Donald Trump’s appeals to working-class white Americans have no doubt stoked racial tensions. But his popularity among these voters has also put an unexpected spotlight on their grievances—whether they feel left behind by globalization and immigration or resentful of an elite political class that seems to ignore them. Do poor white Americans suddenly feel more disgruntled than ever, or are the rest of us just now paying attention? How much of their pique has to do with economic factors versus matters of race or, simply, health? And what does it all mean for American politics—in 2016 and beyond? MORE
Hundreds of jobs are being relocated overseas or lost altogether as a result of the June 30 expiration of the Export-Import Bank — with no relief in sight as a gridlocked Congress is unlikely to reauthorize it anytime soon.
General Electric announced Tuesday that will move 500 U.S.-based jobs to Europe and China because the agency’s expiration means it has to seek export financing credit elsewhere. Boeing, meanwhile, blamed the collapse of a second satellite deal on the loss of credit and said it will likely result in the loss of hundreds of jobs by year’s end. MORE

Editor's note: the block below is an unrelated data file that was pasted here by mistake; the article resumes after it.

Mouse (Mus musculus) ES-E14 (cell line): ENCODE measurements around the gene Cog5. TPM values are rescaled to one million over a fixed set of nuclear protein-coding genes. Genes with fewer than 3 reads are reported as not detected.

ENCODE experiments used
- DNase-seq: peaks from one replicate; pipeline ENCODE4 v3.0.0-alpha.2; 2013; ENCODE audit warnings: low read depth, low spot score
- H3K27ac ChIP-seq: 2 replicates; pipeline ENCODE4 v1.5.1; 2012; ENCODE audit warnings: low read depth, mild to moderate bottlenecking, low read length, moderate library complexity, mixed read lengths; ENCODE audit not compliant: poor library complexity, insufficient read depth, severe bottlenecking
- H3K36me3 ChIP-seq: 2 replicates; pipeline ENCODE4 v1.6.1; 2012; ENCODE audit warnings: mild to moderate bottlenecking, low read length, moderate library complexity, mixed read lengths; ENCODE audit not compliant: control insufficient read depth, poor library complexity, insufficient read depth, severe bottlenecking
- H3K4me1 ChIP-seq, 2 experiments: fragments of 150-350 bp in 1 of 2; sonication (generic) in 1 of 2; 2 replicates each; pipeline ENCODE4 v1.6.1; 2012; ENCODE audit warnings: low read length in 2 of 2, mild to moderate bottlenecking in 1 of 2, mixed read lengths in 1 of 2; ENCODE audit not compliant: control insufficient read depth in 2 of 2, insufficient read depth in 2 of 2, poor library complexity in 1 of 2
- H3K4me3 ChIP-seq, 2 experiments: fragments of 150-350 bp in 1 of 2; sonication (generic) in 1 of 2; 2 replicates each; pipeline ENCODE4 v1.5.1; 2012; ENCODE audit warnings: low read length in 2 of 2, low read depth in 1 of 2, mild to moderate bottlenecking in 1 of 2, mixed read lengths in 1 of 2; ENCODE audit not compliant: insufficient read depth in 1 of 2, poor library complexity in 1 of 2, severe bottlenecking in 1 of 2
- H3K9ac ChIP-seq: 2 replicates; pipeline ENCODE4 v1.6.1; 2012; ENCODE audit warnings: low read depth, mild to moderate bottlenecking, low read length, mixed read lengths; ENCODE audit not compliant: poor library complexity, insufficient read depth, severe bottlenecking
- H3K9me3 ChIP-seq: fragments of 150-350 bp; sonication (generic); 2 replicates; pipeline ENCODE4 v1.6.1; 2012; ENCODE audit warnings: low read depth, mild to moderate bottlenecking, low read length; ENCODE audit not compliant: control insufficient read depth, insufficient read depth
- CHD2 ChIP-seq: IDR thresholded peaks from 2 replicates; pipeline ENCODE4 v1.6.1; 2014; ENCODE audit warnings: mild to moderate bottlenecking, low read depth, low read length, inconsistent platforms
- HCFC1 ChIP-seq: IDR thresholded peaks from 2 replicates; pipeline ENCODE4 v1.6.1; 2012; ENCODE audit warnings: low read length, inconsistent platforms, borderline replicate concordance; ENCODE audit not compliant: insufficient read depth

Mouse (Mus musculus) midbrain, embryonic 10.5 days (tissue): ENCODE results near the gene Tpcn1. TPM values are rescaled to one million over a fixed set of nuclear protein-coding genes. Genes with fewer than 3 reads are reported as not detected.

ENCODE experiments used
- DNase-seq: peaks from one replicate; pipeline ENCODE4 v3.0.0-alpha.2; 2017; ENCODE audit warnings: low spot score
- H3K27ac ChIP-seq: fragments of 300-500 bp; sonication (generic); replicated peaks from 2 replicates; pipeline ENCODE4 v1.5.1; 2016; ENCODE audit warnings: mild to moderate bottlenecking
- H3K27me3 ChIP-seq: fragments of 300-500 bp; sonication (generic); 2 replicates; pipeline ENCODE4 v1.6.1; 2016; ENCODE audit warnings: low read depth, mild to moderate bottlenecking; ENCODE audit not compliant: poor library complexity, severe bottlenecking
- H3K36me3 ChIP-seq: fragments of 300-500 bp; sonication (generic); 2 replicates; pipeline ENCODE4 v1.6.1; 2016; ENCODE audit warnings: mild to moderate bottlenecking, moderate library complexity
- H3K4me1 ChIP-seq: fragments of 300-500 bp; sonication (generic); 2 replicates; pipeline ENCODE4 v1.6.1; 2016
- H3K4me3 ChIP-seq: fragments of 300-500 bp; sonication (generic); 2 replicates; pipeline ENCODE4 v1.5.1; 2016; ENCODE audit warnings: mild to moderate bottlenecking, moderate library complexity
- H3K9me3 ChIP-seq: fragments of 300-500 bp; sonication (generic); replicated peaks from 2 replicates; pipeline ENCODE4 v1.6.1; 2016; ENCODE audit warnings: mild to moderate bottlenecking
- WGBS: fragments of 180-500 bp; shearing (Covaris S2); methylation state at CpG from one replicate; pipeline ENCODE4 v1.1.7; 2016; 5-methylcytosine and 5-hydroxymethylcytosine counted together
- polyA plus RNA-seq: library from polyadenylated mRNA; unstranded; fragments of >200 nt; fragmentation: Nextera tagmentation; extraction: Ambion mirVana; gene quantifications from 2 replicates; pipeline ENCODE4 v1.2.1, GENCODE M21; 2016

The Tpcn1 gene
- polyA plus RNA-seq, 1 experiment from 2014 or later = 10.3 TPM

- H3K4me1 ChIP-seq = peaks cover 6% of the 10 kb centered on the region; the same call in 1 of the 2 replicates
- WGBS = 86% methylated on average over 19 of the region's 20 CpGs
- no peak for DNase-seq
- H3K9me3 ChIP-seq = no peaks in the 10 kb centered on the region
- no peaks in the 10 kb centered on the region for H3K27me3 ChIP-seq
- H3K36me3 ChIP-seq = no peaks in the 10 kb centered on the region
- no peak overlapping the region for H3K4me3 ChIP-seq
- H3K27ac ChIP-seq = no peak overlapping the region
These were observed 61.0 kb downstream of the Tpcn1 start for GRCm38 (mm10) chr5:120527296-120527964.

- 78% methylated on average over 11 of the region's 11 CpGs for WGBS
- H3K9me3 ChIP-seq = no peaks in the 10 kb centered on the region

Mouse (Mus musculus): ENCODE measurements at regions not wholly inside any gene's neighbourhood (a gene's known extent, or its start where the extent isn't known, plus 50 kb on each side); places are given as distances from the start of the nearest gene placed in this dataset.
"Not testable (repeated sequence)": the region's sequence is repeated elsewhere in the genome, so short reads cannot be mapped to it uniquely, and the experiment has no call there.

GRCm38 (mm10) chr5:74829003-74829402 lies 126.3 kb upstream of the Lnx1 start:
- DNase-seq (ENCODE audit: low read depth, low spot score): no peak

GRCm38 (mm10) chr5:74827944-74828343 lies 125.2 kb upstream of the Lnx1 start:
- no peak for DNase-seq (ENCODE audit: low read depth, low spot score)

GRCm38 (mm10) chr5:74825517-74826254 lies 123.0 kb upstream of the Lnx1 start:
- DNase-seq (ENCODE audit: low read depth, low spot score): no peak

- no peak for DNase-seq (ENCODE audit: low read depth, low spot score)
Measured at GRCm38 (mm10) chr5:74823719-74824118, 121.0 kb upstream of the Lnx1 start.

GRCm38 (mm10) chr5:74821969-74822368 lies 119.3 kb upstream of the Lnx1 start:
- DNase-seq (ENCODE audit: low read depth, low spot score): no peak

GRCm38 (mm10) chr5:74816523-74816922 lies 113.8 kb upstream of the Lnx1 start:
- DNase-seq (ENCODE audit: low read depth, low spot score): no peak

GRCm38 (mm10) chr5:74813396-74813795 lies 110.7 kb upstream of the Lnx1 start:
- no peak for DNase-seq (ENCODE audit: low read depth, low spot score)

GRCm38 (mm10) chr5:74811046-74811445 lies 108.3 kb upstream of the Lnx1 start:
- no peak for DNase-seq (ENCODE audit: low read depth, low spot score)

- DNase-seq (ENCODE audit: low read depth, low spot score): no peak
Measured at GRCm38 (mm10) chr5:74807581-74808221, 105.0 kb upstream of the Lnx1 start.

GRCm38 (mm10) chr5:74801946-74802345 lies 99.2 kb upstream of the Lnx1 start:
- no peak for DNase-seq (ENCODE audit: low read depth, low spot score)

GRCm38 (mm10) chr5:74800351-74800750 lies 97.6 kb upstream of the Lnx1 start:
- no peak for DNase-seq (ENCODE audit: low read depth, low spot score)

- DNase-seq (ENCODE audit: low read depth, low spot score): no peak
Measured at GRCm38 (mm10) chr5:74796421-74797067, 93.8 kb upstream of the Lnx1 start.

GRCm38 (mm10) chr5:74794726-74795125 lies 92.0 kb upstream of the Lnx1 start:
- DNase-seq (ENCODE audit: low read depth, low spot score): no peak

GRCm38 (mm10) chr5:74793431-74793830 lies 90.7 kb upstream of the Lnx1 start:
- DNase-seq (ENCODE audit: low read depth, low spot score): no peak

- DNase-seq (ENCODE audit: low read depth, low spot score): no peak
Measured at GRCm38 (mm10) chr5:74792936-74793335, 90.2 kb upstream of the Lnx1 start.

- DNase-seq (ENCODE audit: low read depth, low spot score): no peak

Inequality is about much more than the growing chasm of income and wealth between those at the very top and everyone else in America. It’s also about education, environmental hazards, health and health care, incarceration, law enforcement, wage theft and policies that interfere with family life over multiple generations.
In its full dimensions, inequality shapes, distorts and destroys lives in ways that get little attention from politicians and major news organizations. How many of us know that every day 47 American babies die, who would live if only our nation had the much better infant mortality rates of Sweden?
“Poverty is not natural,” Nelson Mandela once said. “It is man-made and it can be overcome and eradicated by the actions of human beings.”
The man-made disparities between the rich and the poor are a threat to the liberties of the people. Plutarch, the Greco-Roman historian, observed more than 2000 years ago that, “an imbalance between rich and poor is the oldest and most fatal ailment of all republics.” MORE
How do you value the efforts of America’s top chief executives? Are they worth 10 times what their average worker makes, 20 times or even 100 times?
The current answer appears to be a ratio of more than 300-to-1, according to a new study from the left-leaning Economic Policy Institute. The meteoric rise of CEO pay is nothing short of breathtaking, outpacing not only the wages of ordinary workers, but also gains in the stock market and the not-too-shabby rise of income among America’s 0.1 percent of top earners. MORE